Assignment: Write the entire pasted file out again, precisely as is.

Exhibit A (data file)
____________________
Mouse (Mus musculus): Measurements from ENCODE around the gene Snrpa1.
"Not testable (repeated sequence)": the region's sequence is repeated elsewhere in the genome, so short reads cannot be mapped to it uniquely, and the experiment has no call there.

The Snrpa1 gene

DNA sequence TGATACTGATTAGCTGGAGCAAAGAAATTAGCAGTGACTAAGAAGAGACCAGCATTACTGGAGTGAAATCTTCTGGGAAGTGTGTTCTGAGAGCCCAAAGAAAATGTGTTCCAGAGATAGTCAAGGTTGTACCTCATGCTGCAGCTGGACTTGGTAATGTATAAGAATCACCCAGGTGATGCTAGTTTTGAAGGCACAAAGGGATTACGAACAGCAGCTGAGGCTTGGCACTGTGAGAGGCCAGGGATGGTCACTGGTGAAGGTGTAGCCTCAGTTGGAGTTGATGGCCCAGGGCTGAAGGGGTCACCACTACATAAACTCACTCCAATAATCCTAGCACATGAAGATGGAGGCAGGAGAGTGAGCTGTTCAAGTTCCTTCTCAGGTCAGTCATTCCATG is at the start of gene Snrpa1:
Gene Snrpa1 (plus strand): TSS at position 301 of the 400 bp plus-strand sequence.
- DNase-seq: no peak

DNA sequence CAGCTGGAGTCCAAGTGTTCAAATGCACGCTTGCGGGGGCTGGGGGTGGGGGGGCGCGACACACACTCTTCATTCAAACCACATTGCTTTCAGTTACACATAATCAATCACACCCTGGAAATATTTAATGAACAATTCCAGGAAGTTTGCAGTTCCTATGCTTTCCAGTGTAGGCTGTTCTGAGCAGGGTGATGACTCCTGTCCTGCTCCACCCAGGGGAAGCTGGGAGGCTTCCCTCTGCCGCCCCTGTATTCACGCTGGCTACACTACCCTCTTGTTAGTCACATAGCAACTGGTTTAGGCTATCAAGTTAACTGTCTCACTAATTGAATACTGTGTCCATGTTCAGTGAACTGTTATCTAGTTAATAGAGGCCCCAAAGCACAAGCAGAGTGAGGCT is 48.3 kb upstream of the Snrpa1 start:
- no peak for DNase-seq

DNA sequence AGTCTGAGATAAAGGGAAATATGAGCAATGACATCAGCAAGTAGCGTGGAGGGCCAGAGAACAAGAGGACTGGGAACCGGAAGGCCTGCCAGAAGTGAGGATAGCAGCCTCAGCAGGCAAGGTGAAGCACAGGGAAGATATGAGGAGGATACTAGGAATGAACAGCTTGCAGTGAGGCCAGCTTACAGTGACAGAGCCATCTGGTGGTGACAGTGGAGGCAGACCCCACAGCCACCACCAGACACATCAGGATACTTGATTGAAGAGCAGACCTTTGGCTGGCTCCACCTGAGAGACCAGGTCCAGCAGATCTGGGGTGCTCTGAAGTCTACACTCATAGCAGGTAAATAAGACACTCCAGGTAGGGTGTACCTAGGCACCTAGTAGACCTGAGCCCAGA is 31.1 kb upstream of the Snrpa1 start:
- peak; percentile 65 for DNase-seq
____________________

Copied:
Mouse (Mus musculus): Measurements from ENCODE around the gene Snrpa1.
"Not testable (repeated sequence)": the region's sequence is repeated elsewhere in the genome, so short reads cannot be mapped to it uniquely, and the experiment has no call there.

The Snrpa1 gene

DNA sequence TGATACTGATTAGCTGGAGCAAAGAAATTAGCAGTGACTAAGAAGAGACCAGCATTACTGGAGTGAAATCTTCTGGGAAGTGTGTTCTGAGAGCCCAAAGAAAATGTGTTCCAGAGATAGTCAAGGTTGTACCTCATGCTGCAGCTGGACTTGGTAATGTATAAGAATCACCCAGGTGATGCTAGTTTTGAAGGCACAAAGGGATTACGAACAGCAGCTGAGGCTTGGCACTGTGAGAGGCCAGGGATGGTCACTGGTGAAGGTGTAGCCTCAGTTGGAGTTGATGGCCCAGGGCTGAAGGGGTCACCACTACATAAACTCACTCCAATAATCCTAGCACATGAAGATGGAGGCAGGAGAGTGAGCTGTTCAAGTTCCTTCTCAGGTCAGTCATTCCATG is at the start of gene Snrpa1:
Gene Snrpa1 (plus strand): TSS at position 301 of the 400 bp plus-strand sequence.
- DNase-seq: no peak

DNA sequence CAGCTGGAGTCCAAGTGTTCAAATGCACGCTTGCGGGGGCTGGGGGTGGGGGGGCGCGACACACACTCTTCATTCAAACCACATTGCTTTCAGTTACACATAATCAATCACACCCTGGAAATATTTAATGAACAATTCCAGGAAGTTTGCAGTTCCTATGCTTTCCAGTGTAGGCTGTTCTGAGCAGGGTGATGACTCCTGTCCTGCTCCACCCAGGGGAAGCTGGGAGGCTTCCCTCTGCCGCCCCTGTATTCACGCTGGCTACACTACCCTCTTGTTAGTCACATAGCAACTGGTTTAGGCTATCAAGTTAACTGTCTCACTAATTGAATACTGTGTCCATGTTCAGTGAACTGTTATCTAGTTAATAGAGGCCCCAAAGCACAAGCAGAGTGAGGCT is 48.3 kb upstream of the Snrpa1 start:
- no peak for DNase-seq

DNA sequence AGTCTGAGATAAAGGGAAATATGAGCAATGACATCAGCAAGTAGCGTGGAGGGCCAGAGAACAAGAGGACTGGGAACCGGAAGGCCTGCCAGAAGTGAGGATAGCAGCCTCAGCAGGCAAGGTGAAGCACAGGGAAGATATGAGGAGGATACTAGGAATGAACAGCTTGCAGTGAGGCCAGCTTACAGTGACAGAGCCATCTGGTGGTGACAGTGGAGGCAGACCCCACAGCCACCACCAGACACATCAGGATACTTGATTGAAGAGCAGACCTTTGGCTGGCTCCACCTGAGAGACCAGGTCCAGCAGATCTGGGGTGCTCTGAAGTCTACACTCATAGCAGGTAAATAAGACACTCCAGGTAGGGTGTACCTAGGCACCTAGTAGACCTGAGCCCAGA is 31.1 kb upstream of the Snrpa1 start:
- peak; percentile 65 for DNase-seq